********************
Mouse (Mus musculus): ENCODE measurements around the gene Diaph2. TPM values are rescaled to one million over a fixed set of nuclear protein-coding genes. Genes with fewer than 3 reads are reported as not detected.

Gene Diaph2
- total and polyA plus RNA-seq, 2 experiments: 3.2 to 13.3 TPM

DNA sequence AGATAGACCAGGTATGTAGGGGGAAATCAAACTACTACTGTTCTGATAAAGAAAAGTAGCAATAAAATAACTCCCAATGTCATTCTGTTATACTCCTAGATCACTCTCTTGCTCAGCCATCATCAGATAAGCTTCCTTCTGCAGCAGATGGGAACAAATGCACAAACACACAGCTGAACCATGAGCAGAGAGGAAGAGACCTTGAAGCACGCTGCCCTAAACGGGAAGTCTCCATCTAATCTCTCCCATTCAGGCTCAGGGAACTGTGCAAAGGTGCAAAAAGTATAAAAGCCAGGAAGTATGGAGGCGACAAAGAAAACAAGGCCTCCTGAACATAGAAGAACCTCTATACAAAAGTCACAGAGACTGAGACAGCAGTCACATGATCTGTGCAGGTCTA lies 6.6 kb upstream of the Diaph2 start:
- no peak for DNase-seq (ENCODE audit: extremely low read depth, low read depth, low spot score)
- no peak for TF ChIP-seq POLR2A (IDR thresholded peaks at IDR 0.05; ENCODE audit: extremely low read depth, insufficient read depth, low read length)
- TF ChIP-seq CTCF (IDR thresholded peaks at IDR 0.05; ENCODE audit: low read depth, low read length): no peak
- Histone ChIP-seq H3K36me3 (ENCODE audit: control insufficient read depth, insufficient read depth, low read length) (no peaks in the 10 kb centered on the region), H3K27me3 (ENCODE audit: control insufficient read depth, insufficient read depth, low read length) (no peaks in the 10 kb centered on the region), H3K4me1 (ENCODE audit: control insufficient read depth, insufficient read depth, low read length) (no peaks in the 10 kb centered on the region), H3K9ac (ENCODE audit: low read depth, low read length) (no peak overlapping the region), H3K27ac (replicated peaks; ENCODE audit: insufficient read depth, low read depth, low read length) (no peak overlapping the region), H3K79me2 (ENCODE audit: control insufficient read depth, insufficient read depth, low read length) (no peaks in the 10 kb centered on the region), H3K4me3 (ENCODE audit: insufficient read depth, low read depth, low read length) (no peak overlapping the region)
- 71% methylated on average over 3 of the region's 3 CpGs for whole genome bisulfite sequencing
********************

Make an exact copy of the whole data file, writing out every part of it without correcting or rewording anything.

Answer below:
Mouse (Mus musculus): ENCODE measurements around the gene Diaph2. TPM values are rescaled to one million over a fixed set of nuclear protein-coding genes. Genes with fewer than 3 reads are reported as not detected.

Gene Diaph2
- total and polyA plus RNA-seq, 2 experiments: 3.2 to 13.3 TPM

DNA sequence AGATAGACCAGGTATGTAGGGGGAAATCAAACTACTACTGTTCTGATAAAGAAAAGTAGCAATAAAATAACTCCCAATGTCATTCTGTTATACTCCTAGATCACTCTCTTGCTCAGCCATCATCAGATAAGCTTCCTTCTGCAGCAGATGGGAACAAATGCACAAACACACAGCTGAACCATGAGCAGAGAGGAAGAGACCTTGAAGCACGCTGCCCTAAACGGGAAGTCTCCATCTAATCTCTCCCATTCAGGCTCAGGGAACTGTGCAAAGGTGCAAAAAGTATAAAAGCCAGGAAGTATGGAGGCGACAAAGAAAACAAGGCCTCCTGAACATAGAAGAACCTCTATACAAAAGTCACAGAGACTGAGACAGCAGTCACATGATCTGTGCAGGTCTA lies 6.6 kb upstream of the Diaph2 start:
- no peak for DNase-seq (ENCODE audit: extremely low read depth, low read depth, low spot score)
- no peak for TF ChIP-seq POLR2A (IDR thresholded peaks at IDR 0.05; ENCODE audit: extremely low read depth, insufficient read depth, low read length)
- TF ChIP-seq CTCF (IDR thresholded peaks at IDR 0.05; ENCODE audit: low read depth, low read length): no peak
- Histone ChIP-seq H3K36me3 (ENCODE audit: control insufficient read depth, insufficient read depth, low read length) (no peaks in the 10 kb centered on the region), H3K27me3 (ENCODE audit: control insufficient read depth, insufficient read depth, low read length) (no peaks in the 10 kb centered on the region), H3K4me1 (ENCODE audit: control insufficient read depth, insufficient read depth, low read length) (no peaks in the 10 kb centered on the region), H3K9ac (ENCODE audit: low read depth, low read length) (no peak overlapping the region), H3K27ac (replicated peaks; ENCODE audit: insufficient read depth, low read depth, low read length) (no peak overlapping the region), H3K79me2 (ENCODE audit: control insufficient read depth, insufficient read depth, low read length) (no peaks in the 10 kb centered on the region), H3K4me3 (ENCODE audit: insufficient read depth, low read depth, low read length) (no peak overlapping the region)
- 71% methylated on average over 3 of the region's 3 CpGs for whole genome bisulfite sequencing